5 movies with great financial lessons

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We often turn to movies for an escape, but many can teach us some valuable life lessons – especially when it to comes to managing money. From the disastrous effects of greed and corruption to the dangers of instant gratification, there are lots of movies with powerful financial lessons.

Whether you're planning a movie marathon this weekend or just want to tune in to a movie that will give you a fresh perspective, take your pick of any of these five films that deal with money matters.

1. "The Money Pit"

This popular '80s movie is the perfect example of homebuyers making an emotional decision versus a more rational one. The stars of the movie, Tom Hanks and Shelley Long, rush into purchasing their dream home because they are enamored by the seller. In truth, they should have done more research about the property. Being unprepared for all the house repairs needed left them throwing away their hard-earned dollars into a money pit.

Lessons learned: If you're thinking about buying a new home or are a first-time homebuyer, make sure you do your homework about the property and the homebuying process. Don't make emotional decisions at any stage of the buying process, and create a realistic budget to negotiate based on what you can truly afford.

2. "Wall Street"

In the 1987 film "Wall Street," young stockbroker Bud Fox, played by Charlie Sheen, falls in love with the flashy lifestyle of the rich and powerful. Fox spends money he doesn't have on an overpriced apartment and expensive art just to keep up with the Joneses. Fox's entry-level stockbroker job can't sustain his spending spree, and he's forced to use insider trading to help pay his bills. This movie shows how much Wall Street traders might risk in order to keep up the appearance of success.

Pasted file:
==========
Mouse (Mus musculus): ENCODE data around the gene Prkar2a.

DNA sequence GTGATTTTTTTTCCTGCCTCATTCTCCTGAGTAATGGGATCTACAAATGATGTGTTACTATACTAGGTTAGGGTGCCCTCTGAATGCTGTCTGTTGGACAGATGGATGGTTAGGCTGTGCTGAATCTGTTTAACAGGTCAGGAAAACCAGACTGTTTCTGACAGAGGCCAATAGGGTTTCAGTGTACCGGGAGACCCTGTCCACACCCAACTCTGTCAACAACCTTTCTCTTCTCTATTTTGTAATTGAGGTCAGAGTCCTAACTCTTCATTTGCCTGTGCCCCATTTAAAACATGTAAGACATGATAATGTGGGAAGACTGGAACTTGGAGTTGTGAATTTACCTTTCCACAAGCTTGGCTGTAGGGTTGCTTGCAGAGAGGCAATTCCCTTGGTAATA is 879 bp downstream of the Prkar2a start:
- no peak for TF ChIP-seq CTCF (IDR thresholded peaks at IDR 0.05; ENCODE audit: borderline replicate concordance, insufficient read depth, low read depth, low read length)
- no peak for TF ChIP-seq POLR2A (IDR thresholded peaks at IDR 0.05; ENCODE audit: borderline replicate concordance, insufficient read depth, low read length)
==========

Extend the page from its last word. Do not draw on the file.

Lessons learned: Making an honest dollar will serve you well in the long run. Managing those dollars well with a budget and mindful spending – learning to live within your means – can prevent you from falling into the greed trap and even considering illegal activities to fund a lavish lifestyle.

3. "The Untouchables"

This movie starring Robert De Niro might just make you think twice about neglecting to file your income taxes. In this 1987 film about mob boss Al Capone, the FBI tries everything they can think of to put Al Capone behind bars. But despite the FBI's best efforts to put Capone away on serious charges like murder or racketeering, the government ultimately catches Capone on the simple charge of tax evasion. Al Capone is finally brought down, not by gun-toting FBI agents, but by accountants wielding ledger books.

Lessons learned: While you might not be a criminal kingpin, failing to file your income taxes can lead to a determination of tax evasion by the IRS – whether it was intentional or not – and will hurt your credit. You may also face fines, serve prison time and end up with a criminal record. File and pay your taxes on time to avoid penalties or an audit. Remember, you can always request an extension to file before tax day if you need some extra time.

4. "The Social Network"